Also like me, Woodcock participated in prank “revenge” calls. “I was a lonely, geeky kid,” he says when I ask him for the reason why. “I wasn’t on the rugby team. I didn’t play soccer. I didn’t even like sports. I didn’t like going out to crappy night clubs either. I was just into sci-fi movies and anime on Cartoon Network. I felt like an outcast, but I got a sense that there were a lot of people on 4chan who were like me and who understood what I was feeling.” Woodcock adds that he believes his saving grace — or the thing that stopped him from potentially inhabiting his most toxic flaws — was that his parents only allowed him a couple of hours a day on his home computer. “It meant that I couldn’t get too deeply involved in anything,” he laughs. “Maybe if I were a teenager now it’d be different — and probably worse. I don’t think I’d be a violent person, but honestly, I don’t know.”
4chan certainly became an obsession for 25-year-old Eric, who discovered the site as a teenager when he lived in Louisiana (he now works in advertising in New York City). “It became the only site I went on,” he confides (he did, though, ask that I use a pseudonym). “I found the rest of the internet boring, and I always knew that if I went on 4chan, I’d either get horrified or be able to horrify someone else.”
It’s also where he made friends. They’d exchange emails and chat via MSN messenger, mostly talking about video games and sharing articles about conspiracy theories from Infowars and Project Truth. “I felt older and more adult than I was,” Eric explains. “Like I was talking about these big issues to do with politics, how the government is lying to us, about the church being run by child abusers, etc. — things that none of the actual adults in my family wanted to talk about or recognize. My parents were Bush supporters who supported the war, and they hated Obama. I just saw them as brainwashed, and the chan sites were always up for talking about those theories.”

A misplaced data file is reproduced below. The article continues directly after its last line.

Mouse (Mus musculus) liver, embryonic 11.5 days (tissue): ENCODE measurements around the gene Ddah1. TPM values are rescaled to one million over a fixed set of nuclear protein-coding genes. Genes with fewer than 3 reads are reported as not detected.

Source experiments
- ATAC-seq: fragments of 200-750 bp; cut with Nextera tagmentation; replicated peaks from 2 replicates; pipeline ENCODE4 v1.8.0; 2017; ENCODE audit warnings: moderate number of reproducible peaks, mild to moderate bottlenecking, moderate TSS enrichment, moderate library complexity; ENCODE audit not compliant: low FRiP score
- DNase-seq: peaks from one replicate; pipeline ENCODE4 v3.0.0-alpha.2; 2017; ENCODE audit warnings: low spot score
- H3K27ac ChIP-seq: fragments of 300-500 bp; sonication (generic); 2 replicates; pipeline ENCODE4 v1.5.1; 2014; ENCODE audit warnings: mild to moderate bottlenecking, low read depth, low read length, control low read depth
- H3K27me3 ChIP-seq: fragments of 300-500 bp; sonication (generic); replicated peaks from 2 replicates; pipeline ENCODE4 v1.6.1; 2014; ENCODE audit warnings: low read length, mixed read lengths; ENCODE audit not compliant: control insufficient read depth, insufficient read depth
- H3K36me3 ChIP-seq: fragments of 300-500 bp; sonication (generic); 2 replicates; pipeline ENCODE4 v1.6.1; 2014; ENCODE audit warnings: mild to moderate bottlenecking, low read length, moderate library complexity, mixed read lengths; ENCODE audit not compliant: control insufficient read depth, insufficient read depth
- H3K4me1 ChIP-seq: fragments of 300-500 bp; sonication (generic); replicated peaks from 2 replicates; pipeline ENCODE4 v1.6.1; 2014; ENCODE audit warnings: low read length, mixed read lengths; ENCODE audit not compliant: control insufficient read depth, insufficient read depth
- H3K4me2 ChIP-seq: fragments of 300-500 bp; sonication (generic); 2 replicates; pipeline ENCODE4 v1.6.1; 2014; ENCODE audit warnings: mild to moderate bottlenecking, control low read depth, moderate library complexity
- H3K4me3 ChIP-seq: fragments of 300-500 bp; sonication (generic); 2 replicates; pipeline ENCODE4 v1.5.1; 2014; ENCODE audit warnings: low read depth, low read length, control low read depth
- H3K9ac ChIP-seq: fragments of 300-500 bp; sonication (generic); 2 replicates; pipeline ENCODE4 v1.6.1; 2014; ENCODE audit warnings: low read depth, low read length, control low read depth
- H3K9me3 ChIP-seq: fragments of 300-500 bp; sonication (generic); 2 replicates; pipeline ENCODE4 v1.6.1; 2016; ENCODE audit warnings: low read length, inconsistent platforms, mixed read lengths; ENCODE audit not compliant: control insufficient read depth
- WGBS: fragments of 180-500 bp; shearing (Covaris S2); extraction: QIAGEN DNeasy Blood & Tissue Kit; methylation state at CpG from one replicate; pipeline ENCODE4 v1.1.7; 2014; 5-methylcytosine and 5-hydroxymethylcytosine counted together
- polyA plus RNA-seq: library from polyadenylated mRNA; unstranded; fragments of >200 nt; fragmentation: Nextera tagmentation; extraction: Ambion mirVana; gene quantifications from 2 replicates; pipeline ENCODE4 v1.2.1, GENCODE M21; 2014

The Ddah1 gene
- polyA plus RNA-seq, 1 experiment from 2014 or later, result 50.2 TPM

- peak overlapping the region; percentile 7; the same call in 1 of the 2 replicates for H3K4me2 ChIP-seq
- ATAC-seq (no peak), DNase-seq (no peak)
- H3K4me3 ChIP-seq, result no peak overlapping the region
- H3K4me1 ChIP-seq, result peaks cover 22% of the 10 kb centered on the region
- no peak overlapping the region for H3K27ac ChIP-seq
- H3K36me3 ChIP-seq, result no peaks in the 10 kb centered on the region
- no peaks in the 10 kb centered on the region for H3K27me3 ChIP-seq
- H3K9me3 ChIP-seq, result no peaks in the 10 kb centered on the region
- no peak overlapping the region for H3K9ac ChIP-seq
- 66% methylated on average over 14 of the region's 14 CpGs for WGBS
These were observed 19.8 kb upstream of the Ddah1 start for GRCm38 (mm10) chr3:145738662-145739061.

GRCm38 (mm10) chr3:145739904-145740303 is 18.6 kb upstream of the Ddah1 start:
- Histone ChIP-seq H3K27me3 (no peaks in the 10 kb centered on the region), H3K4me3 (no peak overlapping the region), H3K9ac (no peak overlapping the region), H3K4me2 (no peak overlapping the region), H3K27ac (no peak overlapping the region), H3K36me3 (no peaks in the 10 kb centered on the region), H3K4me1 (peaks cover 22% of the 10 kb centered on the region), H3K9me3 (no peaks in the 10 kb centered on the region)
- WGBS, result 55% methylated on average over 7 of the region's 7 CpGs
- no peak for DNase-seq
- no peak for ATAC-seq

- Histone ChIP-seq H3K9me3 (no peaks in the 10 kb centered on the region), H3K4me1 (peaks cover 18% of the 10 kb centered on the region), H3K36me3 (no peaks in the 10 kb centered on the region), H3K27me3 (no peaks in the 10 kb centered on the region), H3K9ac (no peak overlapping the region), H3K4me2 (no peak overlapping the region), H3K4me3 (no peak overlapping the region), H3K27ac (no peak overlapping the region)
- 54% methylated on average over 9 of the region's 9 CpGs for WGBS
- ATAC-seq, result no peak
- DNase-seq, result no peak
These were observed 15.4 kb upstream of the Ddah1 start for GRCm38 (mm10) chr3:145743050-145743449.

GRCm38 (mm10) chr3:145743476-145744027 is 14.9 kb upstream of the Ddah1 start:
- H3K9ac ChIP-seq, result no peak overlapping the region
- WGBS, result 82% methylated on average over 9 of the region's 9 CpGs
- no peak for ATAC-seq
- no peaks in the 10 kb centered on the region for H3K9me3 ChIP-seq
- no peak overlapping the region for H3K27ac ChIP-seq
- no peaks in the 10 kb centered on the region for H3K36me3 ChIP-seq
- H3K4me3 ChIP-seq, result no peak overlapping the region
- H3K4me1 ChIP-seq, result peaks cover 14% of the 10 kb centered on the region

The tone proved enticing as well. That is, Eric says, “There was always something funny and so obscure that only you could get it. That was a big part of the appeal. It was like this club that you were part of; even trying to explain it to someone outside of that club was impossible.”
Not that such social alienation was a good thing. “I wanted to date, but I didn’t know how to. Looking back, I internalized a lot of what I’d read on the chan sites, including how to speak to women. Like, I remember there was a girl I was speaking to on Facebook, and I used to say things like “tits of GTFO.” I thought it was funny at the time, but she really wasn’t into it. I ended up blaming her and calling her stuck up when she didn’t want to go out.”
All of which naturally leads to another notorious 4chan board — /pol/, or “politically incorrect.” “In a lot of ways, /pol/ is worse than /b/,” 23-year-old Nick, a longtime /pol/ lurker who requested anonymity in case of doxxing, tells me via Skype. “/b/ is a place that, for all its flaws, is supposed to be crazy. It’s the ‘asshole of the internet’ so people live up to that. The thing with /pol/ is that they’ve replicated that ethos at a toxic political moment. And when you mix shitposting with serious, harmful politics, you end up with people who will say directly that they’re going to commit violence or use language that’s an incitement to violence. The rest of the people there, however, will see it as an ironic joke and nothing serious.”
“There’s this feeling that if someone calls out all the toxic shit happening on /pol/, it will ruin the fun,” Nick continues. “And so many people on /pol/ only care about their fun that they’ll go after anyone they think is trying to ruin it.”